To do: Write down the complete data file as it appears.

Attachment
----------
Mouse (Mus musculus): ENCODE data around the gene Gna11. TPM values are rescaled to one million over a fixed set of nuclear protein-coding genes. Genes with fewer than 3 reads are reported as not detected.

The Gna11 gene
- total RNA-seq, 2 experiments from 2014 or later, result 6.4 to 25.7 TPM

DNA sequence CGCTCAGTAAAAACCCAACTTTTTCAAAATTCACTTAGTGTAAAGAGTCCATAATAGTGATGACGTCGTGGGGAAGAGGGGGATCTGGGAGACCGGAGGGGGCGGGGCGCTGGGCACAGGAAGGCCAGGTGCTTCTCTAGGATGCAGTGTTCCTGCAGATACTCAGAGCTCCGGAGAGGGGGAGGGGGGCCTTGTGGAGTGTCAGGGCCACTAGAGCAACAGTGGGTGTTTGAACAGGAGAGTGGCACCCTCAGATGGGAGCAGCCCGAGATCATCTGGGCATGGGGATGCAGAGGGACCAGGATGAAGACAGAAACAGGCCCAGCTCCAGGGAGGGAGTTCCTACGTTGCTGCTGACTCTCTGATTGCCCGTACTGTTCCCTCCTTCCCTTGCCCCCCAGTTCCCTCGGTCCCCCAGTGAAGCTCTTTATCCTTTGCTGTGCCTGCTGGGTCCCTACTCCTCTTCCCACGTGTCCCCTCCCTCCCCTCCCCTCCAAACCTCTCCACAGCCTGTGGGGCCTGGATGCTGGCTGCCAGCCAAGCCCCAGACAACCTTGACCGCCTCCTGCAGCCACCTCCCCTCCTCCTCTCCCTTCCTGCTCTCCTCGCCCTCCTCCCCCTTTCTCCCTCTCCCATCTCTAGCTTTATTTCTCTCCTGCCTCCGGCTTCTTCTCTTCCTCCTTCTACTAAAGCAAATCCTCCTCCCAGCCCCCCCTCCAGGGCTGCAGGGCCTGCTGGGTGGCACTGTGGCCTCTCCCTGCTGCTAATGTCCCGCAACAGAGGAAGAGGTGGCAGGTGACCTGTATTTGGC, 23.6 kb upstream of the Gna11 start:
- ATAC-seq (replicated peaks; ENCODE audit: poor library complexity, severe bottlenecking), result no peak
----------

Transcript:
Mouse (Mus musculus): ENCODE data around the gene Gna11. TPM values are rescaled to one million over a fixed set of nuclear protein-coding genes. Genes with fewer than 3 reads are reported as not detected.

The Gna11 gene
- total RNA-seq, 2 experiments from 2014 or later, result 6.4 to 25.7 TPM

DNA sequence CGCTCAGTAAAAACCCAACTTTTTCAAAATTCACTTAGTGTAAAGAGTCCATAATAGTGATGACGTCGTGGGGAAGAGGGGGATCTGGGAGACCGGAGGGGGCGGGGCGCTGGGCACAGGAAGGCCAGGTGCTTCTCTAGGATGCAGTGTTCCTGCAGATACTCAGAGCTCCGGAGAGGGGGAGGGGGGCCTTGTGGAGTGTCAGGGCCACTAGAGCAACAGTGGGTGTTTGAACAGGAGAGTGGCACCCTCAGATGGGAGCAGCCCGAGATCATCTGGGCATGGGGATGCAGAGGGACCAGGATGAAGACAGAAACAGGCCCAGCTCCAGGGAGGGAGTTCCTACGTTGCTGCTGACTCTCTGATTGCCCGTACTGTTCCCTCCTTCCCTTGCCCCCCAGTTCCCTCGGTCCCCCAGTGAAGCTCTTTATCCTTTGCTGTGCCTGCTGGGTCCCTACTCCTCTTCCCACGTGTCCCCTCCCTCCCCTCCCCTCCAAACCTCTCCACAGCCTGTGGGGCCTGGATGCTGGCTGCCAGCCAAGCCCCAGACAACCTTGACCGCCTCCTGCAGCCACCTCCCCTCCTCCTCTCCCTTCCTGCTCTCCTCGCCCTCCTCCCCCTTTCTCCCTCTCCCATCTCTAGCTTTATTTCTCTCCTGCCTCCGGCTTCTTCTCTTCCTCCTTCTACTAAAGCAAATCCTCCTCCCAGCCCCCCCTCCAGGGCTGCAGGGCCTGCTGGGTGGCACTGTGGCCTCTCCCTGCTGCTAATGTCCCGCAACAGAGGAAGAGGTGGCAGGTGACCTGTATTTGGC, 23.6 kb upstream of the Gna11 start:
- ATAC-seq (replicated peaks; ENCODE audit: poor library complexity, severe bottlenecking), result no peak